In November of 2004, Cameron Doomadgee was arrested on Palm Island for drunkenness and taken into the custody of Senior Sergeant Chris Hurley. Forty-five minutes later, he was dead. The Tall Man is a feature documentary about the court case and riot that followed, from director Tony Krawitz. “Our focus is on what justice means for Aboriginal people in remote Aboriginal communities, on the emotional side of the case, what it’s been like for the family,” Krawitz says.
Based on the book by Chloe Hooper, the film depicts what Krawitz describes as “a war between two tribes”: the Aboriginal communities and the Queensland Police. And yet amongst all the anger and turmoil Krawitz managed to find the human aspects of the story. One of Krawitz’s favorites “is the karaoke scene which is a beautiful house and a couple who had been doing karaoke every Friday night for nearly 20 years, they’d have a barbecue and people would come around and sing. I think that was a real eye-opener for me, seeing the really beautiful side of Indigenous culture up there, people were so generous and welcoming and gracious to us.”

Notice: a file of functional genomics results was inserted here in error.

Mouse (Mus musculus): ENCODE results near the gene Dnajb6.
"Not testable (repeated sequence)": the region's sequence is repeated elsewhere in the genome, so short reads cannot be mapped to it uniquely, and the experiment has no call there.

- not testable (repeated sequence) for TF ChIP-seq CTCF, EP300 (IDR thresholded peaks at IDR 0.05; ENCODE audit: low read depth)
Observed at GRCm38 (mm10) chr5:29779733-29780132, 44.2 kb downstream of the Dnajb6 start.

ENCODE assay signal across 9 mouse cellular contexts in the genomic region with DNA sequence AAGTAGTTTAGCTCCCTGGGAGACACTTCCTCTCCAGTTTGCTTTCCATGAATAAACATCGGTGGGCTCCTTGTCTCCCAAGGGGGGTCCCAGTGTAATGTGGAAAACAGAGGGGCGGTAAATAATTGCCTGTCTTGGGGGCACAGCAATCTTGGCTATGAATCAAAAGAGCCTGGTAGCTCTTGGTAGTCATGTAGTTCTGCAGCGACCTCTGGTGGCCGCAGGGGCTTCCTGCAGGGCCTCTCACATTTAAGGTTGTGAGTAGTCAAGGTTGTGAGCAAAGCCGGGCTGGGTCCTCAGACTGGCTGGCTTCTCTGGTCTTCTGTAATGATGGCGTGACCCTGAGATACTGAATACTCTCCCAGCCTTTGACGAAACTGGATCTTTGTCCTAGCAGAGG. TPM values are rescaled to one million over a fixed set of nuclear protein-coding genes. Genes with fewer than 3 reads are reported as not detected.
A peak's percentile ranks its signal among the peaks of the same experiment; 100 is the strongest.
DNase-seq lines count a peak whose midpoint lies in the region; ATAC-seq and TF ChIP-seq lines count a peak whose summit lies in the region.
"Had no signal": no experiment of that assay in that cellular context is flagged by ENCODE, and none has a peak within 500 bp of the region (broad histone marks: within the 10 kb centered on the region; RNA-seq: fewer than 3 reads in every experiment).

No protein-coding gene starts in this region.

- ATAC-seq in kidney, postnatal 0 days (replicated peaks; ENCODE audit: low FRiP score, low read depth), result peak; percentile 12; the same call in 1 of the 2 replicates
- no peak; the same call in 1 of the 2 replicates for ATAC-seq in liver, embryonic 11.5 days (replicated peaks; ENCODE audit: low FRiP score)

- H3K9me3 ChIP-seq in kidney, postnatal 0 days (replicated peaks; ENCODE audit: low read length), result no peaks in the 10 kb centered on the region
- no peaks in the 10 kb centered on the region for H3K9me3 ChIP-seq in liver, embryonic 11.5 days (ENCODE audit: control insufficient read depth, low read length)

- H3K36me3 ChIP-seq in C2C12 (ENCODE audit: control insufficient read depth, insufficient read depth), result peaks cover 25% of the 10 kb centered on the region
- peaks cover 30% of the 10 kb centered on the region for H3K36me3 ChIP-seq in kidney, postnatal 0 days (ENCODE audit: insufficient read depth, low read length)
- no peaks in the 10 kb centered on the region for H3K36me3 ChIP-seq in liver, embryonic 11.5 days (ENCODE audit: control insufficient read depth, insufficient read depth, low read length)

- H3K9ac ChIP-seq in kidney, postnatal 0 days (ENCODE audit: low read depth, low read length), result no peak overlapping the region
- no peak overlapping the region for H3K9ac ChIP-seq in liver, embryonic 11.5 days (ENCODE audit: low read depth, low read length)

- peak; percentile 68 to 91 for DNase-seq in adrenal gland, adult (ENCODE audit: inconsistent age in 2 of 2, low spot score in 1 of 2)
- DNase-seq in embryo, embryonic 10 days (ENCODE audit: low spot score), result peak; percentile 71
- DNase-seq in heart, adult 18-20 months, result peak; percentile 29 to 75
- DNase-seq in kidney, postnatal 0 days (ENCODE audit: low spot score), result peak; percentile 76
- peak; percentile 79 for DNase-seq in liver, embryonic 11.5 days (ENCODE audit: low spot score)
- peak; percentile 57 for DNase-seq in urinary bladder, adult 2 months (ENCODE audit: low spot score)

On the other side were the police. Krawitz wants to make clear his movie is not a statement on Hurley, who became the first policeman to be tried for the death of an Aboriginal man. “We’re just presenting the facts as the inquest and trial has laid them out,” Krawitz says. He allows his audience to decide what lay behind what is described in the movie as “not a directly racist act.”
Krawitz makes his feature-length debut with The Tall Man. He has directed episodes of All Saints andCity Homicide as well as the 52-minute drama Jewboy. Krawitz is currently working on a film adaptation of Dead Europe, based on the book by Christos Tsiolkas, author of The Slap; it’s about a Greek-Australian photographer who returns home to find that his family has been cursed. “Even if it was a very light-hearted [project],” he says, “it would have to be something that resonates for me personally.”